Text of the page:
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  • Conceptualizing American Indian Literary Theory Today
  • Christopher B. Teuton (bio)

A few years ago at the MLA annual convention, I was discussing with a colleague the writers and works I had written about in my dissertation. I mentioned several of the writers and works, and this colleague seemed very approving of my choice of subjects. But when I mentioned the last writer I was analyzing in my study and began to discuss this writer's work, my colleague suddenly interjected, "That hack?" Momentarily dismayed and confused by my colleague's characterization of this writer, I recognized that I was being baited to defend my subject matter and to defend it on aesthetic grounds. That short exchange crystallized for me something I have long known, which is that we in Native literary studies do not have any guidelines for describing what is a "literary" work within the context of our field, nor have we clearly articulated what is aesthetically meaningful within the context of Native literature and how those aesthetics may differ from mainstream notions of Western aesthetics.

My colleague's comments were particularly disturbing because the writer he called a hack not only was somebody I knew but also was from my home community. By calling this writer a "hack," my colleague dismissed this writer's work as uninventive, sloppy, and written only for profit. But the comment did more than this. I knew that people from my home community read and enjoyed this writer, and so by denigrating this writer's work, my colleague also denigrated the literary aesthetics of those from my home community.

While the story I recount is just an isolated incident, I believe it reflects a real-world example of a growing debate in our field regarding [End Page 175] what is aesthetically meaningful and what is "literary" and worthy of study. In reflecting on the aesthetic impasse between my colleague and me, I realized that the definition of aesthetics within which I work assumes a necessary relationship between writings and the communities they serve. So, putting aside whether I liked this writer's work, the fact that the writer's work was read in my home community made it aesthetically meaningful. The task for me, the critic, was to offer my interpretation of why and how it was meaningful.

I am not alone in making the claim that Native writing exists within a nexus of relationships that include the various communities they serve and the ones to which they are directed in particular. In fact the most influential works of Native American literary studies in the past ten years or so have as their common denominator their expressed goal of clarifying not just the connections but the responsibilities that Native writers, Native writings, Native communities, and critics of Native literature all share. Terms such as Robert Warrior's "intellectual sovereignty," and, recently, "intellectual trade routes"; Jace Weaver's "communitism"; Elizabeth Cook-Lynn's "Anti-Indianism"; Craig Womack's "Red Stick" approach; all these terms, which are the markers of literary theoretical concepts, are unintelligible outside of the context of Native community history, politics, and needs (Cook-Lynn x; Warrior, People and the Word 182 and Tribal Secrets 97–98; Weaver xiii; Womack 11–12). They are critical terms used in theorizing the relationships between indigenous people and colonial powers, and as such they may be applicable to the struggles of indigenous communities around the world.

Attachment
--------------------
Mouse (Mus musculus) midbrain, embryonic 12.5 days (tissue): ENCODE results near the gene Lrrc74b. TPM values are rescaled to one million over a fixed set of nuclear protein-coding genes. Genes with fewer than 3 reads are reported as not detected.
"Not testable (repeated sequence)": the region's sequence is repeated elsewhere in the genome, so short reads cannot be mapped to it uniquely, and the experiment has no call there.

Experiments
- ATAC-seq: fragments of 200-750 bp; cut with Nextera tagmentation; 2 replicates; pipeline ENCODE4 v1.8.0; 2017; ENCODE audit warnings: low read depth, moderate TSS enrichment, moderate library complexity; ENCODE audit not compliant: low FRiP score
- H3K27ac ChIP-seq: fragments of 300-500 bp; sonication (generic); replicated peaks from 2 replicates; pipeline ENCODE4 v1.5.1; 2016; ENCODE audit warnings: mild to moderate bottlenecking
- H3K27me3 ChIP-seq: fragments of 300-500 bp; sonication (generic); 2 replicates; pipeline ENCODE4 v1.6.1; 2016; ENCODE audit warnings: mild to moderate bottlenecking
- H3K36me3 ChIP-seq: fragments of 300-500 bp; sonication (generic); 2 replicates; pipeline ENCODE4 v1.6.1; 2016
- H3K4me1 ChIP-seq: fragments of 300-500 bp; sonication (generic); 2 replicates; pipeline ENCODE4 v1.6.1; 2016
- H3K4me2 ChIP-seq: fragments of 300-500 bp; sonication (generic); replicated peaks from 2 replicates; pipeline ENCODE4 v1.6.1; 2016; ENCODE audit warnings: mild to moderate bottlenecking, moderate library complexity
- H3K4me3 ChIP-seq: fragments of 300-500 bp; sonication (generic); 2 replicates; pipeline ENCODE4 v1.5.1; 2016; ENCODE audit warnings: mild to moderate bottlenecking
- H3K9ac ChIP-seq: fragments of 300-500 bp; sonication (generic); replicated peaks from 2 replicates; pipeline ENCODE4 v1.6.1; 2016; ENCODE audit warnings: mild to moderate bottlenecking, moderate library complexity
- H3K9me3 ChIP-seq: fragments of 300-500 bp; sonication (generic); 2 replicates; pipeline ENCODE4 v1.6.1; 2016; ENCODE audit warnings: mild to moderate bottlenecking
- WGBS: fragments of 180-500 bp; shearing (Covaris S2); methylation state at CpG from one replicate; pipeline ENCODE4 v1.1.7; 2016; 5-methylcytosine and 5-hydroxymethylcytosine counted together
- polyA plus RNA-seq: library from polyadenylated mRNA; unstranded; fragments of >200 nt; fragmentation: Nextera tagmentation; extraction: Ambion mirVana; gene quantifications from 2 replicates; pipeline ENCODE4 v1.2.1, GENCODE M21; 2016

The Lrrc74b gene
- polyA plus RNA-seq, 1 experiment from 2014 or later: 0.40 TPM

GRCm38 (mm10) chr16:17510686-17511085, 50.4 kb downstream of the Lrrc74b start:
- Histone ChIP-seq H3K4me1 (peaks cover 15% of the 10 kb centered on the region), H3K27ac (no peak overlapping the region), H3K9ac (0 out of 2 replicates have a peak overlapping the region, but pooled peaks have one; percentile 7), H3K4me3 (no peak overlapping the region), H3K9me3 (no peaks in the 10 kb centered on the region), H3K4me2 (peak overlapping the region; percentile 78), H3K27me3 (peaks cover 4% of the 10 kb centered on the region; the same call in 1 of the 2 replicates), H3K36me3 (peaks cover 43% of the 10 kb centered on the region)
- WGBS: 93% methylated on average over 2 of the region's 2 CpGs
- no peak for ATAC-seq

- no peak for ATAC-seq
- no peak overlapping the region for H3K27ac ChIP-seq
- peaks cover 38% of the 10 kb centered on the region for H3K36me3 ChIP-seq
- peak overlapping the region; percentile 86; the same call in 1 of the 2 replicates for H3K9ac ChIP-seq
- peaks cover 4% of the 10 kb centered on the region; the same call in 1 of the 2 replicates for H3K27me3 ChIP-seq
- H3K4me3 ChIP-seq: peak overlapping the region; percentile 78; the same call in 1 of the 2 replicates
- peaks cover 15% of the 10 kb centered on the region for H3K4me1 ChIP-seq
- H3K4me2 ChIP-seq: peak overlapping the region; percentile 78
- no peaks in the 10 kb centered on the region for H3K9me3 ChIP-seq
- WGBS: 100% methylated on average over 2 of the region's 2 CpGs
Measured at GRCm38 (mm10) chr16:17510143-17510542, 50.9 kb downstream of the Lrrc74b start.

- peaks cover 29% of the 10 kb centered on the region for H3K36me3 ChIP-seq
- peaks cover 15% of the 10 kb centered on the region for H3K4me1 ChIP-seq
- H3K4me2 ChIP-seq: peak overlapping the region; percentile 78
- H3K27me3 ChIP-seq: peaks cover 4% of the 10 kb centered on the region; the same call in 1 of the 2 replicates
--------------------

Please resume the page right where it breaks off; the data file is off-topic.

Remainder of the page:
The most pressing critical debates in American Indian literary studies concern how we are theorizing the relationships between literature, culture, and politics, but these questions cannot be dealt with accurately until we have a working definition of what is "theory" in our field. An example of a mainstream definition of theory is as follows:

  1. 1. Theory is interdisciplinary—discourse with effects outside an original discipline.

  2. 2. Theory is analytical and speculative—an attempt to work out [End Page 176] what is involved in what we call sex or language or writing or meaning or the subject.

  3. 3. Theory is a critique of common sense, of concepts taken as natural.

  4. 4. Theory is reflexive, thinking about thinking, enquiry into the categories we use in making sense of things, in literature...


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